Fried Twinkies, please.
That was my request when I called dibs on critiquing the Des Moines Register's feature on a church's food stand at the Iowa State Fair.
You won't believe how the boss man — tmatt — responded. By saying this: "I am totally a fried pickle chips guy, with ranch dressing."
Repeat after me: Yuck!
But I do agree with tmatt on this: I'd like some fried Oreos to go along with my fried Twinkies. OK? (And in response to my GetReligion colleague Mark Kellner, who asked if my life insurance is paid up, "Boo! And yes, it is.")
Now, about that story: It's delightful — chock-full of nostalgia and revealing details.
I should warn you that there's no mention of fried Twinkies (I was disappointed, too), but the United Methodist Church featured does serve eggs, bacon, loose meat sandwiches and pie. Lots of pie. (Can anybody tell that I'm writing on an empty stomach?)
Let's start at the top:
There’s a sign-up sheet in the basement of the West Des Moines Methodist Church that looks like the Container Store let loose on a poster board. It’s the king of sign-up sheets, and one glance at its methodically charted grids, tiny boxes, color codes and sticky notes denoting important updates tells part of the story behind the church’s beloved Iowa State Fair food stand.
For 11 days, the church needs 226 volunteers to staff two eight-hour shifts per day, plus a special two-person “clean-up crew” that works for two hours after the fair closes. Each of these volunteers will be pummeled with more numbers as the fair goes on: 350 egg sandwiches need to be ready by 6 a.m., each plate of biscuits and gravy gets two biscuits and, most importantly, every pie should yield exactly seven slices.
But figures tell only part of this storied stand’s tale; the other portion is less analytical and more spiritual. The West Des Moines Methodist Church is the last remaining Christian organization to host an eatery on the fairgrounds, making them the final vestige in a church food stand tradition that stretches back to the very first fair. Vowing to return every year they’re able, church members see staying open as a duty not just for themselves, but for the many religious stands that came before.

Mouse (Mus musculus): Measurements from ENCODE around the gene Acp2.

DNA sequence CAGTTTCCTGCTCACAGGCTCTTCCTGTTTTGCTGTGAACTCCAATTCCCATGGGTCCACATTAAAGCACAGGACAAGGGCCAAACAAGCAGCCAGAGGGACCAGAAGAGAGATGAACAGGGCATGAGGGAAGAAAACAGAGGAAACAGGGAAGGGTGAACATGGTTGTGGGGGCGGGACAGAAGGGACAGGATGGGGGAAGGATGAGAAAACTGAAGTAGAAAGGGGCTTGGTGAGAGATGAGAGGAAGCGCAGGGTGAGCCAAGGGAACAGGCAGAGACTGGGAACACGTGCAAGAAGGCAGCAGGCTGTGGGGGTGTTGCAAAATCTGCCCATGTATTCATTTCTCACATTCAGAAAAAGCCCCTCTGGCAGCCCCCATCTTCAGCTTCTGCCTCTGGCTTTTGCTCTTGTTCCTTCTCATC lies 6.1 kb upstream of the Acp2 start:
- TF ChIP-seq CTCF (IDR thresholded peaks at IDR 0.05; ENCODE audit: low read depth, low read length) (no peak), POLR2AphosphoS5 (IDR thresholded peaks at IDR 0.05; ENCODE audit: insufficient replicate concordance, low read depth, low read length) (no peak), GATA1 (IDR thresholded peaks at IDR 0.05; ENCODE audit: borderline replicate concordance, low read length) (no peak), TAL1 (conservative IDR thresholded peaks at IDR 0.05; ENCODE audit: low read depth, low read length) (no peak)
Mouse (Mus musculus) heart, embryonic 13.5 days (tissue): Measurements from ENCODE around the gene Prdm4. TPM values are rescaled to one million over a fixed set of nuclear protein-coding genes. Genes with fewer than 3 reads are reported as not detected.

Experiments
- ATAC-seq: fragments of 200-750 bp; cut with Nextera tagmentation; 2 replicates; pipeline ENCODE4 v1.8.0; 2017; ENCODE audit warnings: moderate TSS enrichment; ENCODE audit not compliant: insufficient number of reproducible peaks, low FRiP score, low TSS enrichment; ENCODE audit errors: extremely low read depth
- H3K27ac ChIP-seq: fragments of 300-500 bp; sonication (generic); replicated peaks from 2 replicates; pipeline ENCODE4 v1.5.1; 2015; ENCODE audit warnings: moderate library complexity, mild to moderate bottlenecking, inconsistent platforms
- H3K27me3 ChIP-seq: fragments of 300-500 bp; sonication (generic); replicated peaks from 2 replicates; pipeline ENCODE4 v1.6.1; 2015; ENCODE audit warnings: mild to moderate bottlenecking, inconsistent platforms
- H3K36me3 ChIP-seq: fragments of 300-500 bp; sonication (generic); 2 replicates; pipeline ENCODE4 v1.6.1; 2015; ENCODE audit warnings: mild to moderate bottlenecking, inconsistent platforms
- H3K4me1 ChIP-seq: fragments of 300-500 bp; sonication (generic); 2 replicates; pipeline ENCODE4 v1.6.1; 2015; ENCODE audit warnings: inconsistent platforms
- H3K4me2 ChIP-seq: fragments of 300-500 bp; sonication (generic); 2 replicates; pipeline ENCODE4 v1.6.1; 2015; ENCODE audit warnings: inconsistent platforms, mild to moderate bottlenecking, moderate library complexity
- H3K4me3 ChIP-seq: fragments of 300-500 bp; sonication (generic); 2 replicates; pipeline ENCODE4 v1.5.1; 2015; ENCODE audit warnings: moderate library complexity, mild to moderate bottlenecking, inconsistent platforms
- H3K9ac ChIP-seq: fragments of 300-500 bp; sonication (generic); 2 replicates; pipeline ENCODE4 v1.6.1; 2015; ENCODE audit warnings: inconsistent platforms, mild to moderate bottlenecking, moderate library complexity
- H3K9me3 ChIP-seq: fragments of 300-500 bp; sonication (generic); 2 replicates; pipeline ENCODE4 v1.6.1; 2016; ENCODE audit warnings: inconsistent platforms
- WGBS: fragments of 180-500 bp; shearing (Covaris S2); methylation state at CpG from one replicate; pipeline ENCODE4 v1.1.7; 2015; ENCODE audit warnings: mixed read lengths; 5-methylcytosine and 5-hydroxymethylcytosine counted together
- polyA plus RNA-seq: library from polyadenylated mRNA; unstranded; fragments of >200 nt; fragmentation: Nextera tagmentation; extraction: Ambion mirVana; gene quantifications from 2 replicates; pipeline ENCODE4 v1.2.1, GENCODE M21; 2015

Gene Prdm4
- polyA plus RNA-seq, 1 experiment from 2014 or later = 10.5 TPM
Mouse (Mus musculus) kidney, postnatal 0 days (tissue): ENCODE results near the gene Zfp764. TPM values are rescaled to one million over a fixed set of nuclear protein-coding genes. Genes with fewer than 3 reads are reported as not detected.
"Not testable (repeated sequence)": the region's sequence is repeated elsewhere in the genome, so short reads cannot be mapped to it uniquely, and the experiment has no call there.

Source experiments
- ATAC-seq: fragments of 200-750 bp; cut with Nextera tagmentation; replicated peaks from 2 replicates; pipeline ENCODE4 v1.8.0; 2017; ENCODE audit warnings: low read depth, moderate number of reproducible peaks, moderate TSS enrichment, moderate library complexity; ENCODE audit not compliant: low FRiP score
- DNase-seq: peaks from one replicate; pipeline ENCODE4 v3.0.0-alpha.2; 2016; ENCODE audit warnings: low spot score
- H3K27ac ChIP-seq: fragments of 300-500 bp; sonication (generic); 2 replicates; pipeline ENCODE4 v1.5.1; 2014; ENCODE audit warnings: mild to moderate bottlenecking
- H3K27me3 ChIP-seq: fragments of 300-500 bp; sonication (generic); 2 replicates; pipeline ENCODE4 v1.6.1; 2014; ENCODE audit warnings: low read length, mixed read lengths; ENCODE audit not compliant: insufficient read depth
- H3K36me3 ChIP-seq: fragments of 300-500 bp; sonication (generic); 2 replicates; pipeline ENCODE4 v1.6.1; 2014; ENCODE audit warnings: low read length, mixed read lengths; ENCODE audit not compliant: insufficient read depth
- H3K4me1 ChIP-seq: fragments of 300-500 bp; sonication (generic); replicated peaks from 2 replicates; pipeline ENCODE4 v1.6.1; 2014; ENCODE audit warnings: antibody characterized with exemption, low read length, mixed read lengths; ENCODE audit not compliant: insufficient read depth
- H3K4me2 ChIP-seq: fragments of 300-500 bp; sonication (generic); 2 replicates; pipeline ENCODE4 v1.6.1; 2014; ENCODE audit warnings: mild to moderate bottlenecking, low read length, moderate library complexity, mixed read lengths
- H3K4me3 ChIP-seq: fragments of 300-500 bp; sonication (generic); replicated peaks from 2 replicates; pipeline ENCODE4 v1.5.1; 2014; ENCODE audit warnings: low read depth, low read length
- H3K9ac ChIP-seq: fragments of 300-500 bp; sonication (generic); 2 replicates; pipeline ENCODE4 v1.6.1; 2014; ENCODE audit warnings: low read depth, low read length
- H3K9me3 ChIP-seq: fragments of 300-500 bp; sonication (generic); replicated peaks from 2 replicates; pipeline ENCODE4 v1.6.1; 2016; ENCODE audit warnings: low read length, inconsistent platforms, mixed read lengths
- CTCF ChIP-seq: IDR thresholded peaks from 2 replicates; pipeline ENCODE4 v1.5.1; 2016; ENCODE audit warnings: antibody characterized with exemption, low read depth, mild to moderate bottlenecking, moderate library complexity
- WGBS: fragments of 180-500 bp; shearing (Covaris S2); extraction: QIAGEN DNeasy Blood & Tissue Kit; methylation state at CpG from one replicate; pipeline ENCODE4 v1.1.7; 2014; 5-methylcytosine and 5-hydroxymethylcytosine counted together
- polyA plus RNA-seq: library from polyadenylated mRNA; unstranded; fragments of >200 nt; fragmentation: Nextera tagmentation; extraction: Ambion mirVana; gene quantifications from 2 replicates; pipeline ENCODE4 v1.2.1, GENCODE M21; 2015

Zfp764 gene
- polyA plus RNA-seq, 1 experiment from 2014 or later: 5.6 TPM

“It's a State Fair staple that has become a tradition for our fairgoers,” fair CEO Gary Slater said of the stand. “They do things the old-fashioned way, and people know, when you go down to the West Des Moines Methodist stand, they are going to serve you right."
That's good stuff.
And there's more of it if you keep reading.
Close to the end, the writer — Courtney Crowder of the USA Today Network's religion team — provides some excellent details that help readers understand the church's mission and motivation (although I wouldn't have complained about a bit more information along those lines):
The profit is hard for WDM Methodist to think of giving up, too, Sample said. The money the church makes, which adds up to tens of thousands a year, is used for mission work. Whether through local improvements, community engagement or sending youth groups and adult missionaries around the world, every cent made at the fair goes back to the church’s calling, said Ken Ferguson, the other co-chair.
But outside of the financial gains, many who work at the stand see it as a time for fellowship, said church member Tom Ackerman. When you work eight hours at the stand with other church members, you create a special kind of bond, one full of those “remember when” stories.
On some level, Ackerman said, the stand is also a public service, a place for “good works.” It’s a comfortable, calm locale for people to rest, which is enough, but if those people also want to talk about the church, that’s so much the better.
“We’ve been out there as long as a lot of people have been alive,” Ackerman said. “I can’t tell you how many people will tell volunteers about how they used to come here with their mom and dad when they were little and how much that connection to the past means to them.”
In a couple of places, I wish the Register had offered just a tad more insight. In one, the paper noted that the Methodists don't serve alcohol at their stand (unlike other fair stands). I wonder if there might be a holy ghost there.
In another place, the writer shared this fascinating detail:
Saddle up to their stand and amid menus and napkins and table salt, you’ll find their speared offering: a prayer — on a tongue depressor.
I want to know exactly what kind of prayer fits on a tongue depressor. I would have welcomed more explanation there.
But overall, I loved this story — almost as much as I'd love some fried Twinkies. Please!?